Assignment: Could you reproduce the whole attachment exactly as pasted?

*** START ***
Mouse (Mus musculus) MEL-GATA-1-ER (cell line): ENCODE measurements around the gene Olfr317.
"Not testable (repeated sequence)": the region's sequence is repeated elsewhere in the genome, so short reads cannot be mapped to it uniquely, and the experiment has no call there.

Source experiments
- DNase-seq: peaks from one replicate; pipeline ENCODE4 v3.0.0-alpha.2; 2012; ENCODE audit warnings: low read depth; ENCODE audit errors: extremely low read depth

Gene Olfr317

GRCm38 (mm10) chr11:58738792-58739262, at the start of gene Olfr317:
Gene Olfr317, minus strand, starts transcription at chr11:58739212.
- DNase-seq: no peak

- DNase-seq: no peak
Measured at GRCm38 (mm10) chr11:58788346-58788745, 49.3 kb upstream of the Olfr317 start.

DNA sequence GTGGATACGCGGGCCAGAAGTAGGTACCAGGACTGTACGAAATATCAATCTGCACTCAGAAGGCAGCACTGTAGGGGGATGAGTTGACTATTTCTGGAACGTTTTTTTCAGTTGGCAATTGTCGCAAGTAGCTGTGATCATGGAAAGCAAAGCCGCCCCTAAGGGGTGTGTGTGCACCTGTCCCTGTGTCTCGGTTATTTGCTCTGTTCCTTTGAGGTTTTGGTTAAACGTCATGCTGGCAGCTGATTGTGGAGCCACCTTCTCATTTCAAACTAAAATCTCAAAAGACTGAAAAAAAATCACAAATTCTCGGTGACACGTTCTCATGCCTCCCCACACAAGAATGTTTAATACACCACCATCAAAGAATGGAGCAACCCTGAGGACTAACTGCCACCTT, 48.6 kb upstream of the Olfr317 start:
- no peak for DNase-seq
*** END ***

Mouse (Mus musculus) MEL-GATA-1-ER (cell line): ENCODE measurements around the gene Olfr317.
"Not testable (repeated sequence)": the region's sequence is repeated elsewhere in the genome, so short reads cannot be mapped to it uniquely, and the experiment has no call there.

Source experiments
- DNase-seq: peaks from one replicate; pipeline ENCODE4 v3.0.0-alpha.2; 2012; ENCODE audit warnings: low read depth; ENCODE audit errors: extremely low read depth

Gene Olfr317

GRCm38 (mm10) chr11:58738792-58739262, at the start of gene Olfr317:
Gene Olfr317, minus strand, starts transcription at chr11:58739212.
- DNase-seq: no peak

- DNase-seq: no peak
Measured at GRCm38 (mm10) chr11:58788346-58788745, 49.3 kb upstream of the Olfr317 start.

DNA sequence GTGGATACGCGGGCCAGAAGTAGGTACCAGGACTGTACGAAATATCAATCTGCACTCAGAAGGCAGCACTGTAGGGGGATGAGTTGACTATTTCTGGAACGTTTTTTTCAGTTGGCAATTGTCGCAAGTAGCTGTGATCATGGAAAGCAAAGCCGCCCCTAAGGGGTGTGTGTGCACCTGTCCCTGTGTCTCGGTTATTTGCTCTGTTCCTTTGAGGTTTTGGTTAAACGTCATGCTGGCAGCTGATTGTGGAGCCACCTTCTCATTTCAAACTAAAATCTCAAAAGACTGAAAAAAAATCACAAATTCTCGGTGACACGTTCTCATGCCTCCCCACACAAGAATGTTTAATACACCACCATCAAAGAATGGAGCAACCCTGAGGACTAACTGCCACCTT, 48.6 kb upstream of the Olfr317 start:
- no peak for DNase-seq